Andrew Bostom Egypt Islam 101 Islam Debate


It proves that my buddy Andy Bostom was right. back in January 2015:

Sisi Is Just Another Caliphate-Idealizing Apologist For Islam Whose In-Actions Speak Louder Than His Hollow Words


Zabibah Brothers: Nour Party Salafists supported Sisi because he was deemed “faithful to the Sharia” MORE HERE.

Bostom: ”One notable exception to his equivocating presentation style is al-Sisi’s unambiguous, repeated rejection of secularism.  Al-Sisi’s anti-secular stance, as I will demonstrate, is a longstanding, widely prevalent view in Egypt, mirrored by the popularity of the Caliphate ideal amongst the country’s pre-eminent Islamic religious institutions, major religious leaders, and Muslim masses.”

NOTE: I have been privy to behind-the-scenes rantings and railings against Andy Bostom, (including against myself for supposedly being a ‘bigot’) by some high profile voices for being ”anti-Islam and anti-Muslim” etc etc.. Yet, none of them have been able to match Bostom’s observations and facts with credible competing facts of their own. This also includes the Iranian issue, concerning a viable anti-regime movement within Iran. The so called Green Movement was nothing more than a ‘Soylent Green’ (bowell) movement as noted by Bostom in 2009.

Just take a look at some of the typical maroons Bostom has to contend with, like Michael Ledeen.


H/T: Andy Bostom

Sisi may frequently pay homage to religious moderation and combating extremism, but his rhetoric is empty. He is simply trying to cozy up to the West as it search for partners to confront radical Islamist groups, and in doing so, legitimize his regime, which is still viewed with suspicion by the international community. Sisi’s comments might make for a good soundbite in the Western media, but do not mistake him for the Middle East’s long-awaited reformer.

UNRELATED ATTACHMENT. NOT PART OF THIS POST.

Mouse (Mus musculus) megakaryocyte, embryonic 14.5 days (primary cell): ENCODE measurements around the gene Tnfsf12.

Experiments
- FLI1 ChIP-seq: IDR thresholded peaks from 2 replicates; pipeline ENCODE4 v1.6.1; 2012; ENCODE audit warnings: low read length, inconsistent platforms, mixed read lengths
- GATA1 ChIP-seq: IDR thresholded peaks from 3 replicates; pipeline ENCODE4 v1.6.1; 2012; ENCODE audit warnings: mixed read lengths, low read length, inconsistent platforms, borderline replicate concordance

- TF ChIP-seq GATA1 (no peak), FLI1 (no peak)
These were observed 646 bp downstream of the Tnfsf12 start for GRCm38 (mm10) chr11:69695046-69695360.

Sisi’s Religious Revolution Falls Flat

In early January, Egyptian president Abdul Fattah al-Sisi delivered a speech at al-Azhar University in which he called on Muslim scholars to adopt more moderate religious discourse. Speaking to the audience, he said, “It is inconceivable that the thinking that we hold most sacred should cause the entire umma to be a source of anxiety, danger, killing, and destruction for the rest of the world.” Although Sisi went so far as to call for a “religious revolution,” he did not propose any tangible steps to achieving that goal. And as of yet, little has changed.

In fact, since Sisi’s speech, al-Azhar—which is a state institution—has started to wage a campaign against those trying to renew and modernize religious discourse and counter the violent rhetoric exploited by groups like the Islamic State of Iraq and al-Sham (ISIS). This came to a head with the recent court case brought against television preacher Islam al-Beheiry, the host of Al Kahera Wal Nas, a television program, on charges of “inciting strife and defaming great imams.”


During Holy Week, there were a number of attacks on Coptic churches, homes, and shops with the complicity of the security forces. In the village of Mayanat al-Waqf, for example, security forces reportedly stormed and desecrated a building affiliated with St. Joseph’s Church on the pretext that there was no authorization from the authorities to pray there.

Read the entire (and very infomrative) piece here.

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